When you go for it on fourth down and make it, you’re considered an aggressive, fearless football coach.
When you go for it on fourth down and don’t make it, particularly when you don’t make it as many times as Doug Pederson hasn’t made it this season and last, well, the words aggressive and fearless get replaced by much less complimentary terms.
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For the 21st and 22nd times this season, the Eagles coach rolled the dice on fourth down Monday night against the Seattle Seahawks. For the 14th and 15th times, the gambles, which came on successive possessions in the fourth quarter, failed.
With the ball near midfield and his team trailing by 17-9 early in the fourth quarter, Pederson went for it on fourth-and-2 rather than have Cam Johnston pin Russell Wilson and the Seahawks against their own goal line. Carson Wentz’s quick pass to tight end Richard Rodgers was batted by linebacker K.J. Wright.
The Seahawks took over on the Philadelphia 48-yard line and used a 31-yard reception by DK Metcalf to get close enough for a Jason Myers field goal.
A fourth-and-4 gamble at the Seattle 15 on the Eagles’ next possession resulted in Wentz’s 15th interception of the season and pretty much took the air out of any Eagles comeback hopes in the 23-17 loss.
The Eagles’ 22 fourth-down tries are the second most in the NFL, behind only the Cowboys’ 25. No one is calling Mike McCarthy an offensive genius these days, either.
The Eagles have made just seven of those 22 tries. That’s a 31.8% success rate. Only the Jets (31.3), Jaguars (27.8), and Broncos (18.2) have been more inept on fourth down.
When the Eagles won the Super Bowl in the 2017 season, they had the third-best fourth-down success rate (65.9) in the NFL. But they slipped to 10th in 2018 (60.9) and 29th last year (33.3). That hasn’t deterred Pederson, however.
“My mindset [on going for it on fourth-and-4] was we have to stay as aggressive as possible on offense,” he said after his team lost for the third straight time and dropped to 3-7-1. “We had to try and make a play and get something going.”
Pederson has little trust in Wentz and his offense right now, which has only increased his willingness to go for broke on fourth downs. The Eagles are 25th in scoring and 28th in total offense. Scoring opportunities have been few and far between.
The Eagles’ offensive line has been devastated by injuries. Wentz is 30th in passing (73.4). He’s been sacked a league-high 46 times and has a league-high 15 interceptions.
But except for Darius Slay’s difficulties with Metcalf, the defense played well Monday. The Eagles were keeping Seattle out of the end zone. They weren’t letting the Seahawks convert third-down opportunities (Seattle was 2-for-10 on third down).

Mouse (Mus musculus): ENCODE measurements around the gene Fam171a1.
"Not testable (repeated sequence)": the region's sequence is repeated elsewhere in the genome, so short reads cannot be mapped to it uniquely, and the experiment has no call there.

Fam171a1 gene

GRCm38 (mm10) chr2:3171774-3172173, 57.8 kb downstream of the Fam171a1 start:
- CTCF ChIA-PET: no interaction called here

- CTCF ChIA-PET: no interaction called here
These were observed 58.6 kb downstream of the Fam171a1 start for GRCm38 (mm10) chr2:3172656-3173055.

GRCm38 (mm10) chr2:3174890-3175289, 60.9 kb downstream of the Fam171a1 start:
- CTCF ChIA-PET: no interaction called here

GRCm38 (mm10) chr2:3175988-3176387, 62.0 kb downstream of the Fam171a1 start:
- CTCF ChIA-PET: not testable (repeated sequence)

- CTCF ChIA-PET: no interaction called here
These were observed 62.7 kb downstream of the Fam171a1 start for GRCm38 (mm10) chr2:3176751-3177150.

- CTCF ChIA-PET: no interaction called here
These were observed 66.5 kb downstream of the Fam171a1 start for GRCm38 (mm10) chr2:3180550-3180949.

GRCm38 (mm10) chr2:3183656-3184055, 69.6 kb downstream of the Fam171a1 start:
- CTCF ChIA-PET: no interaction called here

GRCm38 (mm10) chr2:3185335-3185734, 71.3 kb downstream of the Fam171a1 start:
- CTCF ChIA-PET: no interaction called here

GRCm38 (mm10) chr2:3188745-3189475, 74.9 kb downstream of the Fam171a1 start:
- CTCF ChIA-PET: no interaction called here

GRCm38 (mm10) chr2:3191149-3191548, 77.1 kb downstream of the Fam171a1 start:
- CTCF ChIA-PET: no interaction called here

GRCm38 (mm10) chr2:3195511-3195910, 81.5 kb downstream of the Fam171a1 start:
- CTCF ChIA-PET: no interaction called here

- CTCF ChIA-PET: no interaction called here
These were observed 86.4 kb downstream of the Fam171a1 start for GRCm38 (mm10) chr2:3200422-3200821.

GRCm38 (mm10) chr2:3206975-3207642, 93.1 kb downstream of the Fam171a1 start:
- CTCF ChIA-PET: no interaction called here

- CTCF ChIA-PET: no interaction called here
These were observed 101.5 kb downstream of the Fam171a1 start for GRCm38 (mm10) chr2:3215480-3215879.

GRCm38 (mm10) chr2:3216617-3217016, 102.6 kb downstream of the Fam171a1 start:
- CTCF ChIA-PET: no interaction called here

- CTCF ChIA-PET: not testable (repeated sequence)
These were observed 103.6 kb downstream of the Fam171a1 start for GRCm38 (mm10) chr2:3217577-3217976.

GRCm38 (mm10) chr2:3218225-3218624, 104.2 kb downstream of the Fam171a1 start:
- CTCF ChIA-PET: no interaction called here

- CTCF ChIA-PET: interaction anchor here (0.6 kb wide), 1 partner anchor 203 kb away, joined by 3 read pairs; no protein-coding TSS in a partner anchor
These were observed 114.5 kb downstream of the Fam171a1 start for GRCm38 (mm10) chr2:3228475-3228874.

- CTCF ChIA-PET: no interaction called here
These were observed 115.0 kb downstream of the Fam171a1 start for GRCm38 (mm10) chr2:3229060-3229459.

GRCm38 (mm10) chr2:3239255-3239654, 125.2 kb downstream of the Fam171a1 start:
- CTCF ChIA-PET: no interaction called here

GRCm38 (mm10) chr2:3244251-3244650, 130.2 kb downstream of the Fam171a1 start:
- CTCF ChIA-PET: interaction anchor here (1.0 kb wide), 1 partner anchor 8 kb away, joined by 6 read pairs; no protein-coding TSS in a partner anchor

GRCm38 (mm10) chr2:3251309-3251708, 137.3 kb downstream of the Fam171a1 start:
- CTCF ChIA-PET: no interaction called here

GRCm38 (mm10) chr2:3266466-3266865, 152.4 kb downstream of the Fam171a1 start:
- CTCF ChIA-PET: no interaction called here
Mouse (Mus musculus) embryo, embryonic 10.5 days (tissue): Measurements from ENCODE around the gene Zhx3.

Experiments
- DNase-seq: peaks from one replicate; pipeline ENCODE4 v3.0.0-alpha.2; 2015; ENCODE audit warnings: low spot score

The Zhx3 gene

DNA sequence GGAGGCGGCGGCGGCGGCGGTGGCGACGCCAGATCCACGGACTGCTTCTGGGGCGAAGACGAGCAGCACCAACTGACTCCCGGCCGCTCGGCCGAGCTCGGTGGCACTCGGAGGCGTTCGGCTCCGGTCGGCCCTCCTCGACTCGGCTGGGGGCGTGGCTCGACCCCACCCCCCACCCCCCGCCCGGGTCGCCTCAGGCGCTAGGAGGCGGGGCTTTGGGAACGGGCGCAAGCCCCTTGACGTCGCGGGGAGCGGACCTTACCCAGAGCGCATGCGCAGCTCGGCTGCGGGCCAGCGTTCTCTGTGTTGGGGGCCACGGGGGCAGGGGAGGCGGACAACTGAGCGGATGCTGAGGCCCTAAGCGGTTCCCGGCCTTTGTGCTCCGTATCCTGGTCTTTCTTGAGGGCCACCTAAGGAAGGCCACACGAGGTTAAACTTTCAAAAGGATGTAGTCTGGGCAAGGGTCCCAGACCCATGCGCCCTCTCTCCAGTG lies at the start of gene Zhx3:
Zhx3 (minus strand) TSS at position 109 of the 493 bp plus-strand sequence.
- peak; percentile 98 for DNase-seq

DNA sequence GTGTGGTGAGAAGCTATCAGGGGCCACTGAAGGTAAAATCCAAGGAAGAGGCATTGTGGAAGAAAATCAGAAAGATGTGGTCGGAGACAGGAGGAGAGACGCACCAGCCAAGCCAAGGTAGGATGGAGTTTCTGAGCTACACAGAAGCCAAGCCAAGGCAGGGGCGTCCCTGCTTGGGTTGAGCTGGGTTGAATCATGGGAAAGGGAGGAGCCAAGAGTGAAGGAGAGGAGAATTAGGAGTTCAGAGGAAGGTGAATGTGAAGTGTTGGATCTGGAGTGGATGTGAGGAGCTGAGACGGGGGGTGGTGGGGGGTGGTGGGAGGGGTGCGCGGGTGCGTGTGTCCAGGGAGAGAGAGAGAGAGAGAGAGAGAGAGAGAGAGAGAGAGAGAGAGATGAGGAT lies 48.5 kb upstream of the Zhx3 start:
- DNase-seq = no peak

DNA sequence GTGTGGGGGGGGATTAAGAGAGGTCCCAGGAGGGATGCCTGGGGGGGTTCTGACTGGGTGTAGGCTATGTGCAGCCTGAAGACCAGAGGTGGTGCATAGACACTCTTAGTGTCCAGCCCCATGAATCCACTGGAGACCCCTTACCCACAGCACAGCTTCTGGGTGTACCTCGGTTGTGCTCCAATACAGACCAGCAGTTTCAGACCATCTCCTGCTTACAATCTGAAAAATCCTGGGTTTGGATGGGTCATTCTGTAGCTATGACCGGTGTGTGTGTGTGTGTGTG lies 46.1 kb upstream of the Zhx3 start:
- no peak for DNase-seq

Why risk giving them a short field to work with on the first fourth-down gamble when you’re down by only one score? Why forsake a Jake Elliott field goal on the second fourth-down gamble that would have made it a 20-12 game with 8½ minutes still to play?
In Pederson’s defense, both fourth-down play-calls should have worked. The receivers — Richard Rodgers on the first one and Dallas Goedert on the second — were open.
On the first one, Wright, a 10-year veteran who lined up on the right side of the line as a rusher, read the pass, stopped his rush, and was right in Wentz’s throwing lane when the quarterback released the ball for Rodgers.
The second one was an inexplicable miscommunication between Wentz and Goedert, who ran a 10-yard sit route to the Seattle 5 in front of linebacker Bobby Wagner, then slid inside. Wentz expected him to slide to the outside. His pass went straight into the hands of Seahawks safety Quandre Diggs rather than to Goedert for a first down at the least and possibly a touchdown.
“I tried to work the leverage [on Wagner],” said Goedert, who had seven catches for 75 yards and a touchdown against the Seahawks. “I was kind of [sliding] inside so he wouldn’t be able to break up the play and I’d be able to make it. Carson thought I was going to be going down and away and threw it there.
“I should’ve been where he thought I was going to be. I’ll take the blame for that one. It was a crucial point in the game. Mistakes like that can’t happen.”
Wentz has had a number of miscommunications with some of his younger receivers this season, largely because of the limited time they’ve had to work together and establish chemistry and timing. But he and Goedert have been together three years. They don’t finish each other’s sentences like Wentz does with the Eagles’ other tight end, Zach Ertz. But Goedert is absolutely correct: Screwups like the one on fourth-and-4 can’t happen. Not 11 games into a season.
Goedert said they ran that play four times Monday night.
“I think I had three receptions,” he said. “The fourth time, I might’ve been trying to do too much. I was just trying to make a play. We needed it. I knew the matchup was good, and I knew the ball was going to come to me. And I just tried to do too much.”
“We just weren’t on the same page,” Wentz said. “That’s on me. I’ve got to make sure we’re squared away there.